Step by step instructions will be given and explained, for a two 20 gallon hatching setup. You will find it successful, and soon you will need a lot more space than the two tanks provide. I hope you find it interesting and informative.

A strong reminder, for novice and advanced fishkeepers. If you plan to try my method, please read the complete article before you start. Make sure that you understand the process from start to finish.

The subjects covered, are essential to becoming successful. Reading a few paragraphs and beginning, is paramount to failure.

The article should be classified as commercial scale breeding. There is no emphasis placed on the visual quantities of the aquarium. The major thrust of the article, is to allow the reader to gain an in-depth understanding of breeding the animals. Its focus is toward, minimum maintenance, ease of upkeep, and minimizing cost of production. With this brief description and understanding, its time to begin.

I have designed the project, using simple English. Anyone can understand it. This article as written, is not to impress you with Latin and scientific terminology. It is an effective way, of raising Angelfish.

The Equipment

The minimum setups required to raise the Angelfish on a small scale, for resale to pet shops in your local area.

1. Two 20 gallon aquariums or larger

2. Two air pumps of adequate size.

3. Two 75 watt heaters.

4. Two outside power filters.

5. Several yards of airline tubing.

6. Two dip nets. One large one small.

7. One 2 tube four foot florescent light fixture.

8. One small electric adjustable timer.

,, One five gallon plastic bucket

10. One Two gallon plastic pail.

11. One Ground fault interupter, plug in type.

12. One general DH kit for testing.

13. One pH kit for testing.

14. Two thermometers.

15. One box of Rid-x or Fritzyme

16. A sponge filter

Locate the aquariums, on a flat level table or stand in a heated area of your basement. A location close to a water supply, drain and electric outlet, works well. Close attention to location minimizes damage, if a leak develops in the aquarium. Be sure to install the plug in ground fault interupter. Have a qualified electrician, wire the florescent light fixture in the proper position above the tanks.

Rinse and fill the first tank with clean tap water. Install one outside filter and make sure that the filter media is clean. Place one of the heaters and a thermometer in the tank and set the heater dial to 78f. You may have to adjust the setting, to maintain the required temperature. Let the water stand overnight to balance the heater setting and compensate the room temperature. In twenty-four hours any chlorine should be dissipated to a safe level.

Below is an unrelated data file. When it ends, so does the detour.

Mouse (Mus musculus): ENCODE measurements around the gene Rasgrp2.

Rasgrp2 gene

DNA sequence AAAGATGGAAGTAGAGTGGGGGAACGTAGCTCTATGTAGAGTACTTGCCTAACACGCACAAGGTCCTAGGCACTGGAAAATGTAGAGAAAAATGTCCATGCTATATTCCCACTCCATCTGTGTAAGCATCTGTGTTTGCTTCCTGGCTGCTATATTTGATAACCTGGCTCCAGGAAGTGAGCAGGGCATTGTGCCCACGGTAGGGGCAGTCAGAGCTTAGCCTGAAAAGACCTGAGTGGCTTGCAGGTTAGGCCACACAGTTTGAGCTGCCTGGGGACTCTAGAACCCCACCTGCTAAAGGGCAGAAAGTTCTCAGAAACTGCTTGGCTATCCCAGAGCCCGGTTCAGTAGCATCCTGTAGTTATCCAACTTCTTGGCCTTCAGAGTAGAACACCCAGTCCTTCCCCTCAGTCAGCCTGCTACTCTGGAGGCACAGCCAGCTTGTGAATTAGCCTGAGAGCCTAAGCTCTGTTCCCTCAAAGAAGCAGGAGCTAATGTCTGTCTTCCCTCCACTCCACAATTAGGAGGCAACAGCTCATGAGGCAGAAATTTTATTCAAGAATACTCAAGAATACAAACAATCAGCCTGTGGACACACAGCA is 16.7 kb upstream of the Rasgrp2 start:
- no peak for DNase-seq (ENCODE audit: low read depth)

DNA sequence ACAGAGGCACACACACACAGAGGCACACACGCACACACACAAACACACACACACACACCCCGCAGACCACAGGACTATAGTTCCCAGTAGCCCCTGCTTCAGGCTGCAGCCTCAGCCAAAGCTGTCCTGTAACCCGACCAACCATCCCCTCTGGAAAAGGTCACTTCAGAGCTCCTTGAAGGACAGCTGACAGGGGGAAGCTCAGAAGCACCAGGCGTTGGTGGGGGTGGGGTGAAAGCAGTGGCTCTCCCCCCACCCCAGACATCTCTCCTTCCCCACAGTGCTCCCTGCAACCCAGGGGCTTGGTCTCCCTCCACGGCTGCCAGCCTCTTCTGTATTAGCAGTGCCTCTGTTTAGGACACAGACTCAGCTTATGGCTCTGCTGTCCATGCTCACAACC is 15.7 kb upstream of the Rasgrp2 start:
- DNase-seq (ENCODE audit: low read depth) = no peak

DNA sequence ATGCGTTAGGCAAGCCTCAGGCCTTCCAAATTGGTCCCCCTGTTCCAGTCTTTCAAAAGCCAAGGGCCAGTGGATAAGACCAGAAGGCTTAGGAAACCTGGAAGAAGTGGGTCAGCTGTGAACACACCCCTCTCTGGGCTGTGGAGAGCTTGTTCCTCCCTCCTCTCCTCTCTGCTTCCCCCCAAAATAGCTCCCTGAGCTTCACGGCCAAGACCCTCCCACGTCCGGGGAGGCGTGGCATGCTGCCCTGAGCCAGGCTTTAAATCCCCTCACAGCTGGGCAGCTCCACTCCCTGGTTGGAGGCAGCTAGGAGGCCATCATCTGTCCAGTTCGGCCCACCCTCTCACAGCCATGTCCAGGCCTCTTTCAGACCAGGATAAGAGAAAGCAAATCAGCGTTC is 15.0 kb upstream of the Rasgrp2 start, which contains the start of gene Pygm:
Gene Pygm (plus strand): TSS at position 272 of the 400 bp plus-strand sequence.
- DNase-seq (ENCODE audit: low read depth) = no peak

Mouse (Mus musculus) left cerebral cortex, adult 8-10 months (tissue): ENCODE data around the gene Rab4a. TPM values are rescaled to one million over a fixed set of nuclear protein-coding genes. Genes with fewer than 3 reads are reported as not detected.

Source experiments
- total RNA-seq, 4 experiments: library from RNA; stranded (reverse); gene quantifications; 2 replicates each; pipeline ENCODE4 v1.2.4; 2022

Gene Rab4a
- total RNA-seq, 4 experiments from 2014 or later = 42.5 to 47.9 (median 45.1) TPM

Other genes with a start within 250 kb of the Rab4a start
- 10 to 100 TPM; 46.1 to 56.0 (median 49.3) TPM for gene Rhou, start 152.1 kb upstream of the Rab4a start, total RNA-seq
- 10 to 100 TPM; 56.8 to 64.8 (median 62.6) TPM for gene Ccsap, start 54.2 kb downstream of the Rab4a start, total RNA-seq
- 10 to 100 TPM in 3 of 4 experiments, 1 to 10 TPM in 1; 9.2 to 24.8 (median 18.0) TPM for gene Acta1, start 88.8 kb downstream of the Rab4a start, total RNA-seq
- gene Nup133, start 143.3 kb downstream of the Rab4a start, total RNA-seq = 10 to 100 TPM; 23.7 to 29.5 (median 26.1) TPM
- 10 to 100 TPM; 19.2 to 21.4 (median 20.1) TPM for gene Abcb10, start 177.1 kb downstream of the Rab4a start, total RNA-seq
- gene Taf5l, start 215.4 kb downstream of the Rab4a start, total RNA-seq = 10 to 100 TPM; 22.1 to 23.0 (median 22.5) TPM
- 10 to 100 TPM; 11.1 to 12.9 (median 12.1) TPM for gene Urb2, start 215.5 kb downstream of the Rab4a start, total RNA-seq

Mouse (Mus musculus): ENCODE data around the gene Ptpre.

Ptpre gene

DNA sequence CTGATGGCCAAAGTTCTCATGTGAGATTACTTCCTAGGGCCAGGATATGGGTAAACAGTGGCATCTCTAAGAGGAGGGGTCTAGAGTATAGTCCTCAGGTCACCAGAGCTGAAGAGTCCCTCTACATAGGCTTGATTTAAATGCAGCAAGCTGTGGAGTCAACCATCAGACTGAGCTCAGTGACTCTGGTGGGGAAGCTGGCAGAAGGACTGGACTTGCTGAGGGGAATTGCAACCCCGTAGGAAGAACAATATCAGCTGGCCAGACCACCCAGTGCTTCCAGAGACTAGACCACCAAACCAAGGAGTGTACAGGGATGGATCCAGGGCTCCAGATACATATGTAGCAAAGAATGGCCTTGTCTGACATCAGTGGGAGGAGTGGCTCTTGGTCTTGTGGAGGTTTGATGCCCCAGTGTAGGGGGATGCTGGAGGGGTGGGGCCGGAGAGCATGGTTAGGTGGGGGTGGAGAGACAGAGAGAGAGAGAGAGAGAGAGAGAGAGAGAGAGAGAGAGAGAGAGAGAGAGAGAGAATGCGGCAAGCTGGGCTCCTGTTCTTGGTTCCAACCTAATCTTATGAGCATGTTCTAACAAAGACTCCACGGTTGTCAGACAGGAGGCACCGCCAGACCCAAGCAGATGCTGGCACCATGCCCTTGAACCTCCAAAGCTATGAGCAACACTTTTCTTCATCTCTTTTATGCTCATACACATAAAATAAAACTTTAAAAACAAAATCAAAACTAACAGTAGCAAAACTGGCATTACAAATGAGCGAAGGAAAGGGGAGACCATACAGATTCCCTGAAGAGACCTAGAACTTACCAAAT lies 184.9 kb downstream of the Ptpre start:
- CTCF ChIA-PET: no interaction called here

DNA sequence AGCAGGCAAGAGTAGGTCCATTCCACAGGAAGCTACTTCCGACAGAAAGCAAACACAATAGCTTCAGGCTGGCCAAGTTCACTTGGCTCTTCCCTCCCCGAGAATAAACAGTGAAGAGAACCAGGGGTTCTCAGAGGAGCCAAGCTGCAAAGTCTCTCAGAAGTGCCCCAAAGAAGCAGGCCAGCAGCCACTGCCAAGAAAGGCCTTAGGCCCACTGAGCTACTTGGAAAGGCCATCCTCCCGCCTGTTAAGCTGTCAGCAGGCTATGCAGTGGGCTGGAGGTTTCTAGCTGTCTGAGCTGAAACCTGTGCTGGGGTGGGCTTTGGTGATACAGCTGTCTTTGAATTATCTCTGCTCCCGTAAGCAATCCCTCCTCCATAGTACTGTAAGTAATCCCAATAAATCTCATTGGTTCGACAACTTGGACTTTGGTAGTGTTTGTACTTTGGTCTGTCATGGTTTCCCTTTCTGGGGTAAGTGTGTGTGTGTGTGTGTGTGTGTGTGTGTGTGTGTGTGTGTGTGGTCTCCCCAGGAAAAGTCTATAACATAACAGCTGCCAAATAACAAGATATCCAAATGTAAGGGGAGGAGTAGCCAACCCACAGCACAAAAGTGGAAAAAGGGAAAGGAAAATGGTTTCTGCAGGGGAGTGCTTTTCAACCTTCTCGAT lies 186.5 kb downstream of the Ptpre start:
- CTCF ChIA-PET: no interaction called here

To build a growth of bacteria on the filter media, you must add fish, or use additives as directed. Fritzyme #7 or Rid-X will work without adding fish. You can use Rid-X, by pouring one cup of the material into a quart jar. Stir the material, then allow the contents to settle to the bottom. Pour off the liquid into the aquarium.

All adjustments will be made from the base conditions of your tap water. Test the pH reading of your water. You can use several common chemicals to change the pH. If the reading is on the acid side, add baking soda. If the pH reading is on the alkaline side, add basic H.

In many parts of North America, dissolved minerals are in the water supply. Water that contains high levels of calcium or magnesium is called hard. Where minerals are absent, the water is called soft.

Take a general hardness test of the water. If your tap water is too hard, you can soften it by filtering it through peat moss or chemical pillows. If your water is too soft, add small pieces of limestone to the tank. Another method of changing the hardness is to use distilled water. By adding distilled water to an existing tank, the DH can be lowered. It is advisable to aerate distilled water for a few days before use.

Now that the tank and adjustments are complete, allow the tank filter to run for 48 hours. Make minor adjustments as required to stabilize the water. Make notes so you will not be guessing when its time for the next minor adjustments. For the first few times, always retest the pH of the water, after making minor adjustments. Changing the hardness level, can in some cases change the pH.

Angelfish